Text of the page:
Inequalities in colorectal cancer screening participation in the first round of the national screening programme in England

von Wagner, C; Good, A; Wright, D; Rachet, B; Obichere, A; Bloom, S; Wardle, J; (2009) Inequalities in colorectal cancer screening participation in the first round of the national screening programme in England. British journal of cancer, 101. S60-S63. ISSN 0007-0920 DOI:

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BACKGROUND: Introduction of organised, population-based, colorectal cancer screening in the United Kingdom using the faecal occult blood test (FOBT) has the potential to reduce overall colorectal cancer mortality. However, socio-economic variation in screening participation could exacerbate existing inequalities in mortality. METHODS: This study examined FOBT uptake rates in London, England in relation to area-level socio-economic deprivation over the first 30 months of the programme during which 401 197 individuals were sent an FOBT kit. Uptake was defined as return of a completed test kit within 3 months. Area-level deprivation in each postcode sector was indexed with the Townsend Material Deprivation Index. Analyses controlled for area-level household mobility, ethnic diversity and poor health, each of which was associated with lower return rates. RESULTS: The results showed a strong socio-economic gradient in FOBT uptake, which declined from 49% in the least deprived quintile of postcodes to 38% in the middle quintile and 32% in the most deprived quintile. Variation in socio-economic deprivation between sectors accounted for 62% of the variance in return rates, with little attenuation as a result of controlling for ethnic diversity, household mobility or health status. CONCLUSION: These results highlight the need to understand the causes of socio-economic gradients in screening participation and address barriers that could otherwise increase disparities in colorectal cancer survival. British Journal of Cancer (2009) 101, S60-S63. doi: 10.1038/sj.bjc.6605392 (C) 2009 Cancer Research UK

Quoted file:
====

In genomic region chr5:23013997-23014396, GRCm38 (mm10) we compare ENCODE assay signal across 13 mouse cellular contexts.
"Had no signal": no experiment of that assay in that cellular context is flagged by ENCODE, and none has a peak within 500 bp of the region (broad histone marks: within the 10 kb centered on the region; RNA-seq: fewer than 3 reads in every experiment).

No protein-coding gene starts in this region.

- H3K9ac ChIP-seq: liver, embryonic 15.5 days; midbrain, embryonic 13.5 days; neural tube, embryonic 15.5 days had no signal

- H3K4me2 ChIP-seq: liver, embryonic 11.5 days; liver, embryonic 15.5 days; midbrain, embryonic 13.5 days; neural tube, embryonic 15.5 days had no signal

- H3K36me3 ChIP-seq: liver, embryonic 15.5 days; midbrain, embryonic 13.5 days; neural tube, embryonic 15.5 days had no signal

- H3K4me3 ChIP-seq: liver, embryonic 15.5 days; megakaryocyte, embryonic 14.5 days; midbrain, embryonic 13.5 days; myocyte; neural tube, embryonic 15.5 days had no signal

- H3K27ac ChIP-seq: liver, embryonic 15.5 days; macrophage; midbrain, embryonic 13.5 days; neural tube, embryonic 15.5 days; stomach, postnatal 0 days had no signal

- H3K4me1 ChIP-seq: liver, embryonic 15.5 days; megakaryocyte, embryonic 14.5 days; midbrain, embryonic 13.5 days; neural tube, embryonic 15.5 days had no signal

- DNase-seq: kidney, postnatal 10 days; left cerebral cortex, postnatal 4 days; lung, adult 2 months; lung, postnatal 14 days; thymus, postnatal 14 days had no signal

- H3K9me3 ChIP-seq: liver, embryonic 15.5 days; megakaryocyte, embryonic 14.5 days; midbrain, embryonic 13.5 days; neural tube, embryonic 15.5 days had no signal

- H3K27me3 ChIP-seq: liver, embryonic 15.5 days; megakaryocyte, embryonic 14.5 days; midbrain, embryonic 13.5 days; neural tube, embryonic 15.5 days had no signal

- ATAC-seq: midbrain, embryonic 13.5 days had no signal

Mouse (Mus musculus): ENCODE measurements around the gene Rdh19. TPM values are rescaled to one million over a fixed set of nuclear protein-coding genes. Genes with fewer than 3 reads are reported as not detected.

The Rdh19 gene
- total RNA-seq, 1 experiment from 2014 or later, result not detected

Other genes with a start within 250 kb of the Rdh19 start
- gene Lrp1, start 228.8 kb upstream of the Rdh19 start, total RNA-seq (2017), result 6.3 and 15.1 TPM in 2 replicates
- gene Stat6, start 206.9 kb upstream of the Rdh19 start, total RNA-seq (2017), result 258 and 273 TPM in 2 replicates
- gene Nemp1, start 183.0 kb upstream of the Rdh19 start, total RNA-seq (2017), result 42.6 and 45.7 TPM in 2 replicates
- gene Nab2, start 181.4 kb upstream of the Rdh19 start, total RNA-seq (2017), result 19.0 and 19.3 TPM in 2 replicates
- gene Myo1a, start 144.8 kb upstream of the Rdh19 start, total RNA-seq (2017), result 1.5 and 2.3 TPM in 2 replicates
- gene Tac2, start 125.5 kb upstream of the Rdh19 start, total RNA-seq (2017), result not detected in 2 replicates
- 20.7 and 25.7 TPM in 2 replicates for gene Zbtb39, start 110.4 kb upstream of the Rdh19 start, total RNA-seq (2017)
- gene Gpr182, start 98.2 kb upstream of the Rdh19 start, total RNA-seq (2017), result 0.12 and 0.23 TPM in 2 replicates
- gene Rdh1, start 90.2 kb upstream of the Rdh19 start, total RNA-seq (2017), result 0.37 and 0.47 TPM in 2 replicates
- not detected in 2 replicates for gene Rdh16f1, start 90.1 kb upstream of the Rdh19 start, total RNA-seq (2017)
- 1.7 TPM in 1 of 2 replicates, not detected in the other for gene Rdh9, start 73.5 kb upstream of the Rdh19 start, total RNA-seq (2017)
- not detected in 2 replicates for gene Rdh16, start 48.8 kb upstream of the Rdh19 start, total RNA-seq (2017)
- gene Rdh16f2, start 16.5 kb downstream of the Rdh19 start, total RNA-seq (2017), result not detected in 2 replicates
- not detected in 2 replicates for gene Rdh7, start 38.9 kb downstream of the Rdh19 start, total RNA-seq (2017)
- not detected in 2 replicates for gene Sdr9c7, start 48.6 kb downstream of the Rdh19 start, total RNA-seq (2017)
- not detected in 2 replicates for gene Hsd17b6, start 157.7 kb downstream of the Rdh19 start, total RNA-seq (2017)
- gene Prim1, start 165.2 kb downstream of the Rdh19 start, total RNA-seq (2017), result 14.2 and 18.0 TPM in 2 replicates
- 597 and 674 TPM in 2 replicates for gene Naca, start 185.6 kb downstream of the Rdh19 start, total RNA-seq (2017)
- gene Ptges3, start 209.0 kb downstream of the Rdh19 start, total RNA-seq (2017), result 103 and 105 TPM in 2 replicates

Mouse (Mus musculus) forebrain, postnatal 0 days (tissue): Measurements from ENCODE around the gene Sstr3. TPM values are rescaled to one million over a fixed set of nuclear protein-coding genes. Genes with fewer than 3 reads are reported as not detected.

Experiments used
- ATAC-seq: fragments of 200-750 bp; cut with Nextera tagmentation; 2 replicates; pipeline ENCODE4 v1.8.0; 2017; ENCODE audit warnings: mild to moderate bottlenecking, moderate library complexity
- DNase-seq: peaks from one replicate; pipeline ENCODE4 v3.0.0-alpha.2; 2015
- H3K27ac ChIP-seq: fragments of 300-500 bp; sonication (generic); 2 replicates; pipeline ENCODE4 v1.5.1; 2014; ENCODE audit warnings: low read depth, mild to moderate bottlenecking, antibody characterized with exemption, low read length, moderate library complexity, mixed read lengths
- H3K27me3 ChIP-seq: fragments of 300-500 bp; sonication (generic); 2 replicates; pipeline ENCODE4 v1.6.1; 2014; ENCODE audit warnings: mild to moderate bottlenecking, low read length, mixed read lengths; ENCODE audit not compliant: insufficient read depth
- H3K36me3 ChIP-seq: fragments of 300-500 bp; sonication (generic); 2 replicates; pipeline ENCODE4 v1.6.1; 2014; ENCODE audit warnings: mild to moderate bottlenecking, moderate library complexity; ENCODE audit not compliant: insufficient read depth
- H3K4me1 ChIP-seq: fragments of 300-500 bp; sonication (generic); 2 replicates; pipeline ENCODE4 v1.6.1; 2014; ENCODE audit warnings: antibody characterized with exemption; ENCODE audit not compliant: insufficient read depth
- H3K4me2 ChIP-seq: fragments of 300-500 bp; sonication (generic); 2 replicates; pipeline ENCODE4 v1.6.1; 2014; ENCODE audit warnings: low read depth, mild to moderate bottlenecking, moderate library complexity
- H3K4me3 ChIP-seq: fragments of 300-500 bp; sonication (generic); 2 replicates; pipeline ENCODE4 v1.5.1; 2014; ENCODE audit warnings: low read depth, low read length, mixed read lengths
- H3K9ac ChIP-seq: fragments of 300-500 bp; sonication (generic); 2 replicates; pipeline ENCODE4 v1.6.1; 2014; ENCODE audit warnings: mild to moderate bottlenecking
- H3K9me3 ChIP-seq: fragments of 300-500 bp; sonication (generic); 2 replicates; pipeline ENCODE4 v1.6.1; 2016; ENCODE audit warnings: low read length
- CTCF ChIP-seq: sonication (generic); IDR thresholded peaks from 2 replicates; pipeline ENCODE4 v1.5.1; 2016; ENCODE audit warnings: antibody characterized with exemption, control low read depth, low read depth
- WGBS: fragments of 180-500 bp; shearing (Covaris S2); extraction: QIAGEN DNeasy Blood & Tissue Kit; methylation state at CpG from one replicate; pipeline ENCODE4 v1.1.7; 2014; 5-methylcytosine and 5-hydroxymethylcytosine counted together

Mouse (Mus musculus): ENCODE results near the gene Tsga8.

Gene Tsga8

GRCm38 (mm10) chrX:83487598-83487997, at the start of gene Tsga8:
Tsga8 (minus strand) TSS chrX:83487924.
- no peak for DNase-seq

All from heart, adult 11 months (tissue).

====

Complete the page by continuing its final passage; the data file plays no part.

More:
Item Type: Article
Keywords: colorectal cancer screening, socio-economic status, ethnicity, self-reported health, health inequality, socioeconomic differences, survival, predictors, wales, Colorectal Neoplasms, diagnosis, mortality, prevention & control, Early Detection of Cancer, England, Humans, Mass Screening, Occult Blood, Socioeconomic Factors
Faculty and Department: Faculty of Epidemiology and Population Health > Dept of Non-Communicable Disease Epidemiology
Research Centre: Cancer Survival Group
Centre for Global Non-Communicable Diseases (NCDs)
PubMed ID: 19956165
Web of Science ID: 273523000011


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